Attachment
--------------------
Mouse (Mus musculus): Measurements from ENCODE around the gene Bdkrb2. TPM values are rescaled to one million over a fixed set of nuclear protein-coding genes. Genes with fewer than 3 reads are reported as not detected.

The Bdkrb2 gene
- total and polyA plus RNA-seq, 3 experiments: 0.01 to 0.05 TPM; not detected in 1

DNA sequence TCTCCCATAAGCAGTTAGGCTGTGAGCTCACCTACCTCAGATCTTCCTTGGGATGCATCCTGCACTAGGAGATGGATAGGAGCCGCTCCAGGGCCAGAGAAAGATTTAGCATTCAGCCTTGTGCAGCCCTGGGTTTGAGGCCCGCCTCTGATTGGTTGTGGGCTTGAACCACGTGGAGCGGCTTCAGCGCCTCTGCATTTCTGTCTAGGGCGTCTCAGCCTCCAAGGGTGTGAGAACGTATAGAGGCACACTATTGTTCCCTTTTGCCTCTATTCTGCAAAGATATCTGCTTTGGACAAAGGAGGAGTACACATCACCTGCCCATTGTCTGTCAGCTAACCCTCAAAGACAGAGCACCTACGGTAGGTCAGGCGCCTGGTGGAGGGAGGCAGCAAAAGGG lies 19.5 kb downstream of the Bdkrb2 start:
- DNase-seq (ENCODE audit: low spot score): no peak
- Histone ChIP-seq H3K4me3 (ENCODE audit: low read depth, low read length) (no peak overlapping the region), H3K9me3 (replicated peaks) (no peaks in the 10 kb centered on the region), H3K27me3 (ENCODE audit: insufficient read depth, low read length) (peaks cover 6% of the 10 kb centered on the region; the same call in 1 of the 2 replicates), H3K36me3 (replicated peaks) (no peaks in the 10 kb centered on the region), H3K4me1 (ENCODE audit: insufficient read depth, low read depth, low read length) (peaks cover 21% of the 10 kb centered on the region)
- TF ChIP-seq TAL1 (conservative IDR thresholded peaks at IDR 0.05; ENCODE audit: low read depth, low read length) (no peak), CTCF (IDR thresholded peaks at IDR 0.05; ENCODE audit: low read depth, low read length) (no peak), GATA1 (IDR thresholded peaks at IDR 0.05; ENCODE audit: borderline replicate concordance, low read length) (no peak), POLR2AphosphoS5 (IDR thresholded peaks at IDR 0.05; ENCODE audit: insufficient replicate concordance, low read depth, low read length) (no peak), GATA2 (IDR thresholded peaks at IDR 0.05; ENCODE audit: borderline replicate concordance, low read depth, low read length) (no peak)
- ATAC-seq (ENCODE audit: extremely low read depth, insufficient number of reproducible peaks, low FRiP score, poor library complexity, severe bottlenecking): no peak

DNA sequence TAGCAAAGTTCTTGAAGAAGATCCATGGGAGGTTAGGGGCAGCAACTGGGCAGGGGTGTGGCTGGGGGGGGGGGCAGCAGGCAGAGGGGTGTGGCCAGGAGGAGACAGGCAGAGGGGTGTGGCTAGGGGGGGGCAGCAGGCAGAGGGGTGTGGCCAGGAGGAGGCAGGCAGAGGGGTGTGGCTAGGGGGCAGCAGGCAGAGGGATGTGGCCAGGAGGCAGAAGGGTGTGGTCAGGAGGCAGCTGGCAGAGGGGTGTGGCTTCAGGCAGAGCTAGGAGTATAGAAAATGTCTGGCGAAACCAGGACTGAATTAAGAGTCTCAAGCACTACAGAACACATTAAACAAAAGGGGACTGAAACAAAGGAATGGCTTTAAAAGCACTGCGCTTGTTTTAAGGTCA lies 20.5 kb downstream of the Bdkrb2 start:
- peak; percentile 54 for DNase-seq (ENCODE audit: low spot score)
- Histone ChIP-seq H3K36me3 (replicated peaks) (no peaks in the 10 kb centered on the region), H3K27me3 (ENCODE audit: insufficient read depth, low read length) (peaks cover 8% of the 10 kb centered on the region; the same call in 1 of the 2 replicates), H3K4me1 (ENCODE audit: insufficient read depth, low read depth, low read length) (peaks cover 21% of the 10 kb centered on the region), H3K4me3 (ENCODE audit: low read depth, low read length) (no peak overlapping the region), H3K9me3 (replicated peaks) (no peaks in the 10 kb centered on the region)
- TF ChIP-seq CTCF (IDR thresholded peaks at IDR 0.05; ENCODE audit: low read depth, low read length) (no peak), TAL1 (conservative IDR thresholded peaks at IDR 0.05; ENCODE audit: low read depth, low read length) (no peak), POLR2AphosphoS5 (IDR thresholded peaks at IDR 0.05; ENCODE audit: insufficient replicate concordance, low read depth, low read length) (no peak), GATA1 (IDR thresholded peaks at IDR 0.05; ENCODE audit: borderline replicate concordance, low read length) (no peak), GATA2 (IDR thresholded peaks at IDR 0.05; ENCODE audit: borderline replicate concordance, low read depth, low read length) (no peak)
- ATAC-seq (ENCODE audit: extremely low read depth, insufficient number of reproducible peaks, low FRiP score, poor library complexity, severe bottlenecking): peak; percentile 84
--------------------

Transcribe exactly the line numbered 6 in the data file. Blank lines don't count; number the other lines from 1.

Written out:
- Histone ChIP-seq H3K4me3 (ENCODE audit: low read depth, low read length) (no peak overlapping the region), H3K9me3 (replicated peaks) (no peaks in the 10 kb centered on the region), H3K27me3 (ENCODE audit: insufficient read depth, low read length) (peaks cover 6% of the 10 kb centered on the region; the same call in 1 of the 2 replicates), H3K36me3 (replicated peaks) (no peaks in the 10 kb centered on the region), H3K4me1 (ENCODE audit: insufficient read depth, low read depth, low read length) (peaks cover 21% of the 10 kb centered on the region)